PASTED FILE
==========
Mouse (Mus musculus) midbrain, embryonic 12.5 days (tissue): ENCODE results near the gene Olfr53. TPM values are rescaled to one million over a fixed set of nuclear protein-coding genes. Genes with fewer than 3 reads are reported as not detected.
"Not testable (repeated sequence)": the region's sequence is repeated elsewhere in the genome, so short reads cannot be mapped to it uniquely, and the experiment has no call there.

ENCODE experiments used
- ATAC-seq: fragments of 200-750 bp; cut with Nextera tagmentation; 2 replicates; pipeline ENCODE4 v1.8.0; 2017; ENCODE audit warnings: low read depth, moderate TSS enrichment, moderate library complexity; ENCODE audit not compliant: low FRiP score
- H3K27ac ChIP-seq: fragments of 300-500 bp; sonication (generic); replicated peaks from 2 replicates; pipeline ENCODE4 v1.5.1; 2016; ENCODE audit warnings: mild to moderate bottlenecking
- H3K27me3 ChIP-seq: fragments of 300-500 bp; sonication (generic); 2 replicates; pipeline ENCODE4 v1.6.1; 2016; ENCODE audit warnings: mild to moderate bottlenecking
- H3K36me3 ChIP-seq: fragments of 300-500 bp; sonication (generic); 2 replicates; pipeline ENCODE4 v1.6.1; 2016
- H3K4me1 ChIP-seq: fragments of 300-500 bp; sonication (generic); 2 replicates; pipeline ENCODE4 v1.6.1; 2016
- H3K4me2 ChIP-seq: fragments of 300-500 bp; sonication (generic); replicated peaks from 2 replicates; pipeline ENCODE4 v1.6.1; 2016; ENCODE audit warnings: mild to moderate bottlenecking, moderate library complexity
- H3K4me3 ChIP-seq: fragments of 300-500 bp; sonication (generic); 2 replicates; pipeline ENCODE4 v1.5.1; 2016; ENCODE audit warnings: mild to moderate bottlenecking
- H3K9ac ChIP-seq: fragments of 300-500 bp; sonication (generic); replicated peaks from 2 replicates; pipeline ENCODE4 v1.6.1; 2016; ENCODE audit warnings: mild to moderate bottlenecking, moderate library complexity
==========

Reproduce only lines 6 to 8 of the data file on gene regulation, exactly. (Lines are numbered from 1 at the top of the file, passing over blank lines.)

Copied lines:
- H3K27me3 ChIP-seq: fragments of 300-500 bp; sonication (generic); 2 replicates; pipeline ENCODE4 v1.6.1; 2016; ENCODE audit warnings: mild to moderate bottlenecking
- H3K36me3 ChIP-seq: fragments of 300-500 bp; sonication (generic); 2 replicates; pipeline ENCODE4 v1.6.1; 2016
- H3K4me1 ChIP-seq: fragments of 300-500 bp; sonication (generic); 2 replicates; pipeline ENCODE4 v1.6.1; 2016